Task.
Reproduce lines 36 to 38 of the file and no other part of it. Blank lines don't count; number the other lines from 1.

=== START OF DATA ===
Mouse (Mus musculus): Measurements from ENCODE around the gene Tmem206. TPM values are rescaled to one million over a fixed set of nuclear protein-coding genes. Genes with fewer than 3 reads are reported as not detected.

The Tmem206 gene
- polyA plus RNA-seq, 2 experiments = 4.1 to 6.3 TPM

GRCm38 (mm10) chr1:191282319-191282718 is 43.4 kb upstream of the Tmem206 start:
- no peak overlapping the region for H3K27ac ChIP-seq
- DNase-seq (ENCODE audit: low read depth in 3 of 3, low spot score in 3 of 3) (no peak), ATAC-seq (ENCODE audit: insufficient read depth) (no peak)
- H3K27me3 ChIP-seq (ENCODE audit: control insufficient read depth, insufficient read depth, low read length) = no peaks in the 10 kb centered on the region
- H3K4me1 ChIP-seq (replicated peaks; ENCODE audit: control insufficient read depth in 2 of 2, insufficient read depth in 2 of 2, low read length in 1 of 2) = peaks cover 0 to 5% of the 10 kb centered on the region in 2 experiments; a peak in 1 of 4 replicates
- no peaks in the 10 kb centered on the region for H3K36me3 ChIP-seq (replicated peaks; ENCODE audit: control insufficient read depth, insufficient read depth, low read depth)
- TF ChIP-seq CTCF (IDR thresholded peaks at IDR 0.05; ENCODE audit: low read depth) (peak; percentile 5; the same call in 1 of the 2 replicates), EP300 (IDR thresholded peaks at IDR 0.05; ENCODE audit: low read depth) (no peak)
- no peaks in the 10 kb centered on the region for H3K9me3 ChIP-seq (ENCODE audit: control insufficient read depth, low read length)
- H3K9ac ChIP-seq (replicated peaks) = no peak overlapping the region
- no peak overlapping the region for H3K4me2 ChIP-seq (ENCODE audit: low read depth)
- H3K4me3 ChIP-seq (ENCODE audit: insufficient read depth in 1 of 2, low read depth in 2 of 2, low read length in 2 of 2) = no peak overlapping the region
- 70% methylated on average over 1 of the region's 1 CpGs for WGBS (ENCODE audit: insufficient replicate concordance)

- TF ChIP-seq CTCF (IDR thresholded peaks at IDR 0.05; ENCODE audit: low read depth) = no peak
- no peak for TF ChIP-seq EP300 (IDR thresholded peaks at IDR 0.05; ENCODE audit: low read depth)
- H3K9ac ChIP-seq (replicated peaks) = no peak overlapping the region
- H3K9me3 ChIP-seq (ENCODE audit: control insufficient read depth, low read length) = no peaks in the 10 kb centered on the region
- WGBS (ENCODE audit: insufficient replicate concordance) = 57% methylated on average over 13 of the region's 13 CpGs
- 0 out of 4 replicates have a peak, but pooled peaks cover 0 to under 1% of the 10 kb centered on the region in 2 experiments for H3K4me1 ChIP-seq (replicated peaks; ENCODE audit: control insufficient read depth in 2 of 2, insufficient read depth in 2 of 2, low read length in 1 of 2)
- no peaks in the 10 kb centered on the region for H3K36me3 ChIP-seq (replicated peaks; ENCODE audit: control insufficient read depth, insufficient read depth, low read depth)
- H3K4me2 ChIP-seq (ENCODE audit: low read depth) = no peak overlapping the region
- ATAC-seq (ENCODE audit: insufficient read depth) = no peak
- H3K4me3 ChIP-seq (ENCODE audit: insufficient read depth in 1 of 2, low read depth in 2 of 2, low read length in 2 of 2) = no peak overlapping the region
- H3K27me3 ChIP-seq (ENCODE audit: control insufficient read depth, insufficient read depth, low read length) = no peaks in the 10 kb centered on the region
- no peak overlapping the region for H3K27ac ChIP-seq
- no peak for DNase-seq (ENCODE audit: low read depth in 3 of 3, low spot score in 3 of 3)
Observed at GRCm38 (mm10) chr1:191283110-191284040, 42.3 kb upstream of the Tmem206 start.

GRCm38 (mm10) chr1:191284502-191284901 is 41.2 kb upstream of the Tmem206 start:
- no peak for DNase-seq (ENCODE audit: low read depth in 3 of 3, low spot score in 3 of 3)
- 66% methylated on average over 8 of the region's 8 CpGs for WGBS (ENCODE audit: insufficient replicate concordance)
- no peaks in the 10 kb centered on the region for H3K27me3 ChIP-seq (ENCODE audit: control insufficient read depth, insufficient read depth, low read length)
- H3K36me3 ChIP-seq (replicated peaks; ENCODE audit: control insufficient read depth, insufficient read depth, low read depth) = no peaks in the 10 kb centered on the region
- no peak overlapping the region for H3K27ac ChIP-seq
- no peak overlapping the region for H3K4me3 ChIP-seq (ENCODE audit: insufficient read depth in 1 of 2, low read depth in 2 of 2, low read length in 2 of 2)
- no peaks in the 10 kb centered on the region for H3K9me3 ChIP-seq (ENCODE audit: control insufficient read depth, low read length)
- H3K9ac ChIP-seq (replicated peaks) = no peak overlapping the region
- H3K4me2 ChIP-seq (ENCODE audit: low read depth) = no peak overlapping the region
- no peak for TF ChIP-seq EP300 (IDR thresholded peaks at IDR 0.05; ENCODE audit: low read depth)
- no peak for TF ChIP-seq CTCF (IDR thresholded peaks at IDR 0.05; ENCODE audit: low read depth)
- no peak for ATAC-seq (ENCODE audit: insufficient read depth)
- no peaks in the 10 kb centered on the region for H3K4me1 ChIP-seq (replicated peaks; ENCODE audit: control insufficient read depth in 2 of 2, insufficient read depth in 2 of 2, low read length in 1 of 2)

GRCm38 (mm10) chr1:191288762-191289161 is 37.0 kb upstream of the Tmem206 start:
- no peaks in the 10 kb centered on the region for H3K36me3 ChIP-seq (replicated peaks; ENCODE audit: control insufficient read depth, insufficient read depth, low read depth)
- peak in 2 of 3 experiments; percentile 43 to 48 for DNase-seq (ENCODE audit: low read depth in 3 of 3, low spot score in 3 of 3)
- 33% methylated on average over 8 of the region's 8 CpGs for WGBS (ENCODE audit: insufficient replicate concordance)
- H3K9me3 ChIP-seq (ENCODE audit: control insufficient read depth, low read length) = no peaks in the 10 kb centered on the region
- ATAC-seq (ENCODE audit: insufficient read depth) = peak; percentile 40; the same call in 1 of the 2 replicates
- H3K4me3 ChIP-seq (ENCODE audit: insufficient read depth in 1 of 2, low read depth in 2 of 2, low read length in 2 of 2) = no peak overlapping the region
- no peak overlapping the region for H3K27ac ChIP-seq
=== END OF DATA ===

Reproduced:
- no peak overlapping the region for H3K4me3 ChIP-seq (ENCODE audit: insufficient read depth in 1 of 2, low read depth in 2 of 2, low read length in 2 of 2)
- no peaks in the 10 kb centered on the region for H3K9me3 ChIP-seq (ENCODE audit: control insufficient read depth, low read length)
- H3K9ac ChIP-seq (replicated peaks) = no peak overlapping the region